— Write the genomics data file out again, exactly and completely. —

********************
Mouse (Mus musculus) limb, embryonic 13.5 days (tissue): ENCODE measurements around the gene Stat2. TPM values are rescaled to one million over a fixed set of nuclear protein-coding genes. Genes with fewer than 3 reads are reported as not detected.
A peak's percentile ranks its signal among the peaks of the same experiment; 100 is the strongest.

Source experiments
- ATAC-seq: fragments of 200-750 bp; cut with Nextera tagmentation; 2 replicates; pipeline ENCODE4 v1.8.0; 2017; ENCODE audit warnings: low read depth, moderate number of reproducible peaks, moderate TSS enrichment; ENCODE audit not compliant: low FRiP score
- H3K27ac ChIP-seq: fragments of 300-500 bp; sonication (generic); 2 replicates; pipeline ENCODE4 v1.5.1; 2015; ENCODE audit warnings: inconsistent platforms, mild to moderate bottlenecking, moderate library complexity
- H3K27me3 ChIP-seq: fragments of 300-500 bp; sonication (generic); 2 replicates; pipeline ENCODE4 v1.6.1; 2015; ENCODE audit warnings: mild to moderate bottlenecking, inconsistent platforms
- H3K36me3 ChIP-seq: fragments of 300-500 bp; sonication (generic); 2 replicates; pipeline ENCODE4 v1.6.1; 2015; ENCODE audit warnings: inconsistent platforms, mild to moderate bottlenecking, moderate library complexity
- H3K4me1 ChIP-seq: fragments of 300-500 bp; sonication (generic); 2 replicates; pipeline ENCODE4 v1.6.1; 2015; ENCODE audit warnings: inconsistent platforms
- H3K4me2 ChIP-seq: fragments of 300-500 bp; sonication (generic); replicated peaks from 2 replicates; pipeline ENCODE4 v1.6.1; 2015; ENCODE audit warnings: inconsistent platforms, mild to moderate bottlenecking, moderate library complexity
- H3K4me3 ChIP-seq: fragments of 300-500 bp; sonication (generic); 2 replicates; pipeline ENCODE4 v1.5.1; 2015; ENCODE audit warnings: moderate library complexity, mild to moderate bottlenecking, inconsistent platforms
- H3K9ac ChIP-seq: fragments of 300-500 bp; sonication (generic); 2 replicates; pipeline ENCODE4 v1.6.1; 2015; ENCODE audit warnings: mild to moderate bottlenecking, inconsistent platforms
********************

Mouse (Mus musculus) limb, embryonic 13.5 days (tissue): ENCODE measurements around the gene Stat2. TPM values are rescaled to one million over a fixed set of nuclear protein-coding genes. Genes with fewer than 3 reads are reported as not detected.
A peak's percentile ranks its signal among the peaks of the same experiment; 100 is the strongest.

Source experiments
- ATAC-seq: fragments of 200-750 bp; cut with Nextera tagmentation; 2 replicates; pipeline ENCODE4 v1.8.0; 2017; ENCODE audit warnings: low read depth, moderate number of reproducible peaks, moderate TSS enrichment; ENCODE audit not compliant: low FRiP score
- H3K27ac ChIP-seq: fragments of 300-500 bp; sonication (generic); 2 replicates; pipeline ENCODE4 v1.5.1; 2015; ENCODE audit warnings: inconsistent platforms, mild to moderate bottlenecking, moderate library complexity
- H3K27me3 ChIP-seq: fragments of 300-500 bp; sonication (generic); 2 replicates; pipeline ENCODE4 v1.6.1; 2015; ENCODE audit warnings: mild to moderate bottlenecking, inconsistent platforms
- H3K36me3 ChIP-seq: fragments of 300-500 bp; sonication (generic); 2 replicates; pipeline ENCODE4 v1.6.1; 2015; ENCODE audit warnings: inconsistent platforms, mild to moderate bottlenecking, moderate library complexity
- H3K4me1 ChIP-seq: fragments of 300-500 bp; sonication (generic); 2 replicates; pipeline ENCODE4 v1.6.1; 2015; ENCODE audit warnings: inconsistent platforms
- H3K4me2 ChIP-seq: fragments of 300-500 bp; sonication (generic); replicated peaks from 2 replicates; pipeline ENCODE4 v1.6.1; 2015; ENCODE audit warnings: inconsistent platforms, mild to moderate bottlenecking, moderate library complexity
- H3K4me3 ChIP-seq: fragments of 300-500 bp; sonication (generic); 2 replicates; pipeline ENCODE4 v1.5.1; 2015; ENCODE audit warnings: moderate library complexity, mild to moderate bottlenecking, inconsistent platforms
- H3K9ac ChIP-seq: fragments of 300-500 bp; sonication (generic); 2 replicates; pipeline ENCODE4 v1.6.1; 2015; ENCODE audit warnings: mild to moderate bottlenecking, inconsistent platforms